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Blog posts on teacher evaluation

Teachers would be evaluated through observations by experienced teachers
from other school districts (to limit the role of politics). The evaluators wouldn't even
know beforehand whom they're going to evaluate.

New teachers would accompany and assist the evaluators because observing and
assessing is a great way to learn.

There would be a standard list of actions and attitudes to look for, and every
teacher would be given a score which would be based on:

I. the observations described above;

II. students' test scores;

III. standardized tests taken by the teachers themselves;

IV.  interviews with teachers (see below "Interviewing to keep your job"; also,
this would give teachers a chance to give more information to evaluators.)

The tests given to teachers would be used to determine (a) which teachers need
training; and (b) which teachers can do the training.

What should be done with the final scores?

1.  Average teachers would stay in the standard teaching job, but they would have
the possibility of improving their scores and rising to master teacher level.

2. Every classroom would have one standard teacher, while the more effective
master teachers would be given responsibility for several classrooms,
part time in each of these classrooms, and taking responsibility for guiding and
educating the standard teachers.

3. The more effective teachers should be paid two to three times what the regular
teachers are paid
in order to attract really smart people--people who could have been
doctors or physicists.
Schools need to start evaluating teachers effectively whether or not any teacher is
ever laid off.  Teachers are leaving schools all the time, and it's often the best
teachers who are pushed out or who choose to leave.  (Guillermo Gomez and I
both left Chula Vista Elementary School District.)  An unhealthy teacher culture that
fears change and protects mediocre and poor performers causes many good
teachers to leave, including some who are simply too disgusted to stay.  We can't
fire weak teachers because we don't have anyone to replace them, but
professional observers should evaluate all teachers, and poor performers should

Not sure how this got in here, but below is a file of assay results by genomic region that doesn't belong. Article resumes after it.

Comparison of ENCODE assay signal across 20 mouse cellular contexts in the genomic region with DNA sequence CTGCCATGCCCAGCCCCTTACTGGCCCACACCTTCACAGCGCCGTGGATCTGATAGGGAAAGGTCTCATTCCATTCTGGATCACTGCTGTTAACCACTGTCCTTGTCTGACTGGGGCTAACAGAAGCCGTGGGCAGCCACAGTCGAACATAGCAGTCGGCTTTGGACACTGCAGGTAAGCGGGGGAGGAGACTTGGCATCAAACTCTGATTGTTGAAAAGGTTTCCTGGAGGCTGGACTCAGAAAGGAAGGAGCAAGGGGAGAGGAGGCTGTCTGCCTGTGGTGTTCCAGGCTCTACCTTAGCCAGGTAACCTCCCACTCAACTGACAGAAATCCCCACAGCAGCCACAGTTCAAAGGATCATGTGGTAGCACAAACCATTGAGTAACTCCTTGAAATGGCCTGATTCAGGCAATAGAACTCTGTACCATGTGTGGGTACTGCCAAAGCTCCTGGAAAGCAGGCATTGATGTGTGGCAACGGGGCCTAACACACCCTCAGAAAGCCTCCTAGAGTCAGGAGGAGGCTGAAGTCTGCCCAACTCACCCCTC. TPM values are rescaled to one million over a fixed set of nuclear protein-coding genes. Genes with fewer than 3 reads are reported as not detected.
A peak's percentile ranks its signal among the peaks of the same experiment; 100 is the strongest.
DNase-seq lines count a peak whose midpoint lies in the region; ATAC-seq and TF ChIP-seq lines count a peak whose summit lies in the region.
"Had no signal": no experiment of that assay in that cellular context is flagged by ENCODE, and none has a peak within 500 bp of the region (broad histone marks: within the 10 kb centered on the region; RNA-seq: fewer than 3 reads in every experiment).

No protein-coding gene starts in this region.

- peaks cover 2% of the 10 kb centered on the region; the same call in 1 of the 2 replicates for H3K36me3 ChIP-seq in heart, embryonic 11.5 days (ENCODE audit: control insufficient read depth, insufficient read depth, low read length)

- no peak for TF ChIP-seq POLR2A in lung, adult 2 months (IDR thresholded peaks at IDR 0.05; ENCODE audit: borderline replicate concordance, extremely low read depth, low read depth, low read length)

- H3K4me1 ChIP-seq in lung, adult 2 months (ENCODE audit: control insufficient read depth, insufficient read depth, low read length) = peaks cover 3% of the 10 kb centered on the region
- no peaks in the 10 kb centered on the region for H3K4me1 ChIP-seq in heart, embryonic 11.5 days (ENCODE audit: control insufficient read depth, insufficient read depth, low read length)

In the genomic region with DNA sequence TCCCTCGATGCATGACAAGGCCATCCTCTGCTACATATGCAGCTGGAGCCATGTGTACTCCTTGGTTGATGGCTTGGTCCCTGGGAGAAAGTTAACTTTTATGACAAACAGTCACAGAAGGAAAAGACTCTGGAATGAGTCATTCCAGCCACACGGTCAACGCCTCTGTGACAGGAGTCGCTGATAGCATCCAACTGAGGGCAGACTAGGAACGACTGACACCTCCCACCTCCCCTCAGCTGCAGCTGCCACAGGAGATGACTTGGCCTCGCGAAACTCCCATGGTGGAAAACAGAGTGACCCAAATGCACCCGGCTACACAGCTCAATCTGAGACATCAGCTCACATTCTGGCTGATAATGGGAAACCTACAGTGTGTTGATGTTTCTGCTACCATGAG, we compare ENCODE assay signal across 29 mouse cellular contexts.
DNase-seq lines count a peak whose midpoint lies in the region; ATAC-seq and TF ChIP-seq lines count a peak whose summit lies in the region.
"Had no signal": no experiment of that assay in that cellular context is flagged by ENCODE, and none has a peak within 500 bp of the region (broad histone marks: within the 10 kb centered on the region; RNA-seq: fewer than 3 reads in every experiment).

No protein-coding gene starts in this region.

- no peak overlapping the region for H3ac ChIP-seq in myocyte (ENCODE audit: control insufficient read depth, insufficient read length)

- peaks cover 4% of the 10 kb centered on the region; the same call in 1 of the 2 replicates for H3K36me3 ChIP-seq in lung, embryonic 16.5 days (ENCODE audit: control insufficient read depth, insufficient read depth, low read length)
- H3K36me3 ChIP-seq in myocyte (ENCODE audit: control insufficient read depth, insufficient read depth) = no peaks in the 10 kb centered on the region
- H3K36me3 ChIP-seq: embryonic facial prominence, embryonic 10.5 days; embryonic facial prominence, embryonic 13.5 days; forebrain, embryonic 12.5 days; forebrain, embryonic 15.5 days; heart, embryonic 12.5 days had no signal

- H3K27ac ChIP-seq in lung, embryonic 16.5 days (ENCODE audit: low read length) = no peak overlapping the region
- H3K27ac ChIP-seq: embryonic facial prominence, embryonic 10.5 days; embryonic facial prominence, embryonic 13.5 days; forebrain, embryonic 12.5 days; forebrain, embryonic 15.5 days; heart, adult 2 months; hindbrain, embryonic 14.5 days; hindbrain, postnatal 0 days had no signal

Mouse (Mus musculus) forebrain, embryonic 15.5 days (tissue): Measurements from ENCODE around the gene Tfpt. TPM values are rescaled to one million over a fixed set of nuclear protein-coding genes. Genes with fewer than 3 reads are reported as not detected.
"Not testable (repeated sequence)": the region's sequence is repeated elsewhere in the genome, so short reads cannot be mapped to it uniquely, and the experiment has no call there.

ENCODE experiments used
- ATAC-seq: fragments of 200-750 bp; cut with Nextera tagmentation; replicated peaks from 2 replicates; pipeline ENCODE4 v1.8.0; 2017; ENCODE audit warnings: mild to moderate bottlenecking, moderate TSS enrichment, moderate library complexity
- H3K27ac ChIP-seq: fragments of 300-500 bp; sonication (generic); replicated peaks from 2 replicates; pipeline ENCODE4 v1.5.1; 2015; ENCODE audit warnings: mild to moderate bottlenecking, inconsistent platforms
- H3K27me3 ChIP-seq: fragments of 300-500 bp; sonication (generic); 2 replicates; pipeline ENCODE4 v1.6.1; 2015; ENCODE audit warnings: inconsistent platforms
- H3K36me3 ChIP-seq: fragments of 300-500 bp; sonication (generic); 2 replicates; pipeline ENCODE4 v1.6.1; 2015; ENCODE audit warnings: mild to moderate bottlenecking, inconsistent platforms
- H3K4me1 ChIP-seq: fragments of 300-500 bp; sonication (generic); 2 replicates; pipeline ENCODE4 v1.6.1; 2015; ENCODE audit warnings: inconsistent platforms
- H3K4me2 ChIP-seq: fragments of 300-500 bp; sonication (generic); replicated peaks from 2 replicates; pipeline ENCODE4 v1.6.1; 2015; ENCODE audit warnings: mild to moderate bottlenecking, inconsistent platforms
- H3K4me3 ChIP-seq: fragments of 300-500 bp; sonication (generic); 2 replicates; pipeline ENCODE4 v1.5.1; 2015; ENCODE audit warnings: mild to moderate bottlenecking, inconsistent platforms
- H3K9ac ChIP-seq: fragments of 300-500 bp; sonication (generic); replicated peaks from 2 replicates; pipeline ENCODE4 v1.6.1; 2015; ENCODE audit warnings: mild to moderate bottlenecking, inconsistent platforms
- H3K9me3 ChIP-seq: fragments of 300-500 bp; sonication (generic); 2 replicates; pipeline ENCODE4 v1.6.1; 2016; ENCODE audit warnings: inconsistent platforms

be supported and supervised by good teachers.
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Interviewing to keep your job
Voice of San Diego
June 12, 2008

"...All vice principals underwent a new
interview to compete for a shifting pool of
The interview is modeled on the teachings of University of
Wisconsin Milwaukee professor Martin Haberman, who studies
disadvantaged students and the educators who help them best.
Principals applying for new jobs were interviewed as well.

"San Diego Unified signed a $23,000 contract with the Haberman
Educational Foundation to train staffers in the interview process,
which includes problem-solving scenarios and is meant to reveal the
applicants' core values. Two people ask open-ended questions during
a tape-recorded interview and score the answers.

"It's a different kind of interview. You can't really bone up. Nobody
really knows how they did," said Bruce McGirr, president of the
Administrators Association and principal at Grant School in Mission
Hills. "They walk out shaking their heads."

"The Haberman Educational Foundation declined to release interview
questions, but Grier offered examples of scenarios: How might a
principal evaluate their school's achievement? How would they
improve it? And who would they involve in that process?

"You're posed with a situation you'd find pretty typical in any school,
but especially in an urban school district. It could be a very simple
question, but the answer itself reflects what you value," said human
resources director Sam Wong. "What guides your actions, if not your

If their eyes glaze over, Grier said they aren't likely to succeed.